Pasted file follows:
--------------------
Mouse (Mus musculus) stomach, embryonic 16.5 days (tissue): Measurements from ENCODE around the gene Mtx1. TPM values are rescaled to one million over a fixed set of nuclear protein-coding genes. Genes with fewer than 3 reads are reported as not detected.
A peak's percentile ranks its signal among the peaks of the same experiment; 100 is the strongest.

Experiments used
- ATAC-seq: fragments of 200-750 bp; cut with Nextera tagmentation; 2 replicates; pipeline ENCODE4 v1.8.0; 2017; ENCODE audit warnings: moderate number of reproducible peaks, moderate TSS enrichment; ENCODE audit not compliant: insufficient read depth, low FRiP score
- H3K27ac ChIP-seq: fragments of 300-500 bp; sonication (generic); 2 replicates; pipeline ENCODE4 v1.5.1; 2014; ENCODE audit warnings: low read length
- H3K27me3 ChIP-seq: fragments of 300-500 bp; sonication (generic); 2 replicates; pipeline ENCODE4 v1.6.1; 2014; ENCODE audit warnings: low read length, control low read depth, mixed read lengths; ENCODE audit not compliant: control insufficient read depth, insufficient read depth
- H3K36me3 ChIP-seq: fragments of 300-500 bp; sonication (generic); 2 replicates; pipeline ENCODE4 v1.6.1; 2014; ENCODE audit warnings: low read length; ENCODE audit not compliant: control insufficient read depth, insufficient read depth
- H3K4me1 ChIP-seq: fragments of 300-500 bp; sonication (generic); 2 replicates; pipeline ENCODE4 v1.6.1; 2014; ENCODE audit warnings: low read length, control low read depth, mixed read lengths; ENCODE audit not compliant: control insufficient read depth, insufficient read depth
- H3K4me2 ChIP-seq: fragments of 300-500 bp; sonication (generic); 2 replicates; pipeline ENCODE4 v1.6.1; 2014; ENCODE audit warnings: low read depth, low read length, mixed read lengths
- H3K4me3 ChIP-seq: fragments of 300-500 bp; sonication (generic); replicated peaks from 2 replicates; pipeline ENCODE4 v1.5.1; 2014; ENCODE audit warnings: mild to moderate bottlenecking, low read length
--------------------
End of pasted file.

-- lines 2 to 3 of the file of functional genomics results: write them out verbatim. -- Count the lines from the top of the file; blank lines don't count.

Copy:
A peak's percentile ranks its signal among the peaks of the same experiment; 100 is the strongest.

Experiments used